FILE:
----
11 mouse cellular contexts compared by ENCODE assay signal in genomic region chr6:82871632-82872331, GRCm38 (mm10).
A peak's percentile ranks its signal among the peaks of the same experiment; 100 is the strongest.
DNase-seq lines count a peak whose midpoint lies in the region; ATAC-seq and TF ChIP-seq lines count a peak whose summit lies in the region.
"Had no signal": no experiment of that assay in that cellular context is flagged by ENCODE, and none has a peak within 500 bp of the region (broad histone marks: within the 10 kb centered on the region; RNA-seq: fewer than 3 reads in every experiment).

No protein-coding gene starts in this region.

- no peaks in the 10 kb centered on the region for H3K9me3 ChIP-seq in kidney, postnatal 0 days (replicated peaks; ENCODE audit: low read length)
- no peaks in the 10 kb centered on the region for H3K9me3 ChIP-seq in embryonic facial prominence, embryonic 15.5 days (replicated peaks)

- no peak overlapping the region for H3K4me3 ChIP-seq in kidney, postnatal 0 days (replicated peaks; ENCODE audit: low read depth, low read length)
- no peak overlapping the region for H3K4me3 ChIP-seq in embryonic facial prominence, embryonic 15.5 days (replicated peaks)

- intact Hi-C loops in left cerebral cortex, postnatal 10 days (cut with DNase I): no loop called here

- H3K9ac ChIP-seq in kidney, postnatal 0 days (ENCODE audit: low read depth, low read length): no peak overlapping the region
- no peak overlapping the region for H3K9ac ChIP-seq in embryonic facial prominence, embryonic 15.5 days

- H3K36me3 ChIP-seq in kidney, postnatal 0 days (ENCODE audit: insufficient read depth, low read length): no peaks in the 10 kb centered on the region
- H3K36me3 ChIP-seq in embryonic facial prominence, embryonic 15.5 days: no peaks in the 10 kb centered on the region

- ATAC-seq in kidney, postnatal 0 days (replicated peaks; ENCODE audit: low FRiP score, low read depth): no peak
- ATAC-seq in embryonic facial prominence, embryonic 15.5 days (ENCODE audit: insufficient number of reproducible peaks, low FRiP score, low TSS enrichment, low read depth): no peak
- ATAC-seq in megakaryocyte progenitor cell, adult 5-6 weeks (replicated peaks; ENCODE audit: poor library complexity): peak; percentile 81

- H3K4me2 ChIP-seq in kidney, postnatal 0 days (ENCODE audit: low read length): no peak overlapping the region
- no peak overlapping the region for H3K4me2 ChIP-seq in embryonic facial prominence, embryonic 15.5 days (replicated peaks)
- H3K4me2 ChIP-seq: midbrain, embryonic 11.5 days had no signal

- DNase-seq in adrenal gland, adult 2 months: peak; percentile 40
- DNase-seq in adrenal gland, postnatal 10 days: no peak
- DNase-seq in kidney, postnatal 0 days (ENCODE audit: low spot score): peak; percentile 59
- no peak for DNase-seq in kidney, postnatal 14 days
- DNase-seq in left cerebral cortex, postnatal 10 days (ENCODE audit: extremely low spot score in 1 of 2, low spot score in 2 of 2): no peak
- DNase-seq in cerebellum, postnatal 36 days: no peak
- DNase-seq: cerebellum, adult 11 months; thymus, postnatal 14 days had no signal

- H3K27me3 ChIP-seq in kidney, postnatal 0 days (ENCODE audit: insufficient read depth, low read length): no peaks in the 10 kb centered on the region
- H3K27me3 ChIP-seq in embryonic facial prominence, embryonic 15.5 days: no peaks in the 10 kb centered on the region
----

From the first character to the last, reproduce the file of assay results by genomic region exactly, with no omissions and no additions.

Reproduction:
11 mouse cellular contexts compared by ENCODE assay signal in genomic region chr6:82871632-82872331, GRCm38 (mm10).
A peak's percentile ranks its signal among the peaks of the same experiment; 100 is the strongest.
DNase-seq lines count a peak whose midpoint lies in the region; ATAC-seq and TF ChIP-seq lines count a peak whose summit lies in the region.
"Had no signal": no experiment of that assay in that cellular context is flagged by ENCODE, and none has a peak within 500 bp of the region (broad histone marks: within the 10 kb centered on the region; RNA-seq: fewer than 3 reads in every experiment).

No protein-coding gene starts in this region.

- no peaks in the 10 kb centered on the region for H3K9me3 ChIP-seq in kidney, postnatal 0 days (replicated peaks; ENCODE audit: low read length)
- no peaks in the 10 kb centered on the region for H3K9me3 ChIP-seq in embryonic facial prominence, embryonic 15.5 days (replicated peaks)

- no peak overlapping the region for H3K4me3 ChIP-seq in kidney, postnatal 0 days (replicated peaks; ENCODE audit: low read depth, low read length)
- no peak overlapping the region for H3K4me3 ChIP-seq in embryonic facial prominence, embryonic 15.5 days (replicated peaks)

- intact Hi-C loops in left cerebral cortex, postnatal 10 days (cut with DNase I): no loop called here

- H3K9ac ChIP-seq in kidney, postnatal 0 days (ENCODE audit: low read depth, low read length): no peak overlapping the region
- no peak overlapping the region for H3K9ac ChIP-seq in embryonic facial prominence, embryonic 15.5 days

- H3K36me3 ChIP-seq in kidney, postnatal 0 days (ENCODE audit: insufficient read depth, low read length): no peaks in the 10 kb centered on the region
- H3K36me3 ChIP-seq in embryonic facial prominence, embryonic 15.5 days: no peaks in the 10 kb centered on the region

- ATAC-seq in kidney, postnatal 0 days (replicated peaks; ENCODE audit: low FRiP score, low read depth): no peak
- ATAC-seq in embryonic facial prominence, embryonic 15.5 days (ENCODE audit: insufficient number of reproducible peaks, low FRiP score, low TSS enrichment, low read depth): no peak
- ATAC-seq in megakaryocyte progenitor cell, adult 5-6 weeks (replicated peaks; ENCODE audit: poor library complexity): peak; percentile 81

- H3K4me2 ChIP-seq in kidney, postnatal 0 days (ENCODE audit: low read length): no peak overlapping the region
- no peak overlapping the region for H3K4me2 ChIP-seq in embryonic facial prominence, embryonic 15.5 days (replicated peaks)
- H3K4me2 ChIP-seq: midbrain, embryonic 11.5 days had no signal

- DNase-seq in adrenal gland, adult 2 months: peak; percentile 40
- DNase-seq in adrenal gland, postnatal 10 days: no peak
- DNase-seq in kidney, postnatal 0 days (ENCODE audit: low spot score): peak; percentile 59
- no peak for DNase-seq in kidney, postnatal 14 days
- DNase-seq in left cerebral cortex, postnatal 10 days (ENCODE audit: extremely low spot score in 1 of 2, low spot score in 2 of 2): no peak
- DNase-seq in cerebellum, postnatal 36 days: no peak
- DNase-seq: cerebellum, adult 11 months; thymus, postnatal 14 days had no signal

- H3K27me3 ChIP-seq in kidney, postnatal 0 days (ENCODE audit: insufficient read depth, low read length): no peaks in the 10 kb centered on the region
- H3K27me3 ChIP-seq in embryonic facial prominence, embryonic 15.5 days: no peaks in the 10 kb centered on the region